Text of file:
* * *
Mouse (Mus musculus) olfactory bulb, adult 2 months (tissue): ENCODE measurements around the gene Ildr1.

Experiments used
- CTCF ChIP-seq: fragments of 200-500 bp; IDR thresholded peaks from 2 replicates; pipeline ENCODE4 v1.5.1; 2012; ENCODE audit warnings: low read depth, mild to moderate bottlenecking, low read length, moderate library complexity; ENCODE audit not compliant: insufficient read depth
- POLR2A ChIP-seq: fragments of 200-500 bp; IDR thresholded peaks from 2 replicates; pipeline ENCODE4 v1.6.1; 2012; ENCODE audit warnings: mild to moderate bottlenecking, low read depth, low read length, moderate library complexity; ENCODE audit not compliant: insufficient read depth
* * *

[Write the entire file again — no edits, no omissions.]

Mouse (Mus musculus) olfactory bulb, adult 2 months (tissue): ENCODE measurements around the gene Ildr1.

Experiments used
- CTCF ChIP-seq: fragments of 200-500 bp; IDR thresholded peaks from 2 replicates; pipeline ENCODE4 v1.5.1; 2012; ENCODE audit warnings: low read depth, mild to moderate bottlenecking, low read length, moderate library complexity; ENCODE audit not compliant: insufficient read depth
- POLR2A ChIP-seq: fragments of 200-500 bp; IDR thresholded peaks from 2 replicates; pipeline ENCODE4 v1.6.1; 2012; ENCODE audit warnings: mild to moderate bottlenecking, low read depth, low read length, moderate library complexity; ENCODE audit not compliant: insufficient read depth